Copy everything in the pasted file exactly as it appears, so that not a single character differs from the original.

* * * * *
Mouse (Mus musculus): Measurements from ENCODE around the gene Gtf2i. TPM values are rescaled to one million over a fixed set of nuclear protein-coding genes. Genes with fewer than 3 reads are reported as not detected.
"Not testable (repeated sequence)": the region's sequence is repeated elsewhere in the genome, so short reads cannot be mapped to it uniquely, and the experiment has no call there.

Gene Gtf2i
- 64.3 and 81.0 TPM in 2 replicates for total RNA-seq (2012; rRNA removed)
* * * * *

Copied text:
Mouse (Mus musculus): Measurements from ENCODE around the gene Gtf2i. TPM values are rescaled to one million over a fixed set of nuclear protein-coding genes. Genes with fewer than 3 reads are reported as not detected.
"Not testable (repeated sequence)": the region's sequence is repeated elsewhere in the genome, so short reads cannot be mapped to it uniquely, and the experiment has no call there.

Gene Gtf2i
- 64.3 and 81.0 TPM in 2 replicates for total RNA-seq (2012; rRNA removed)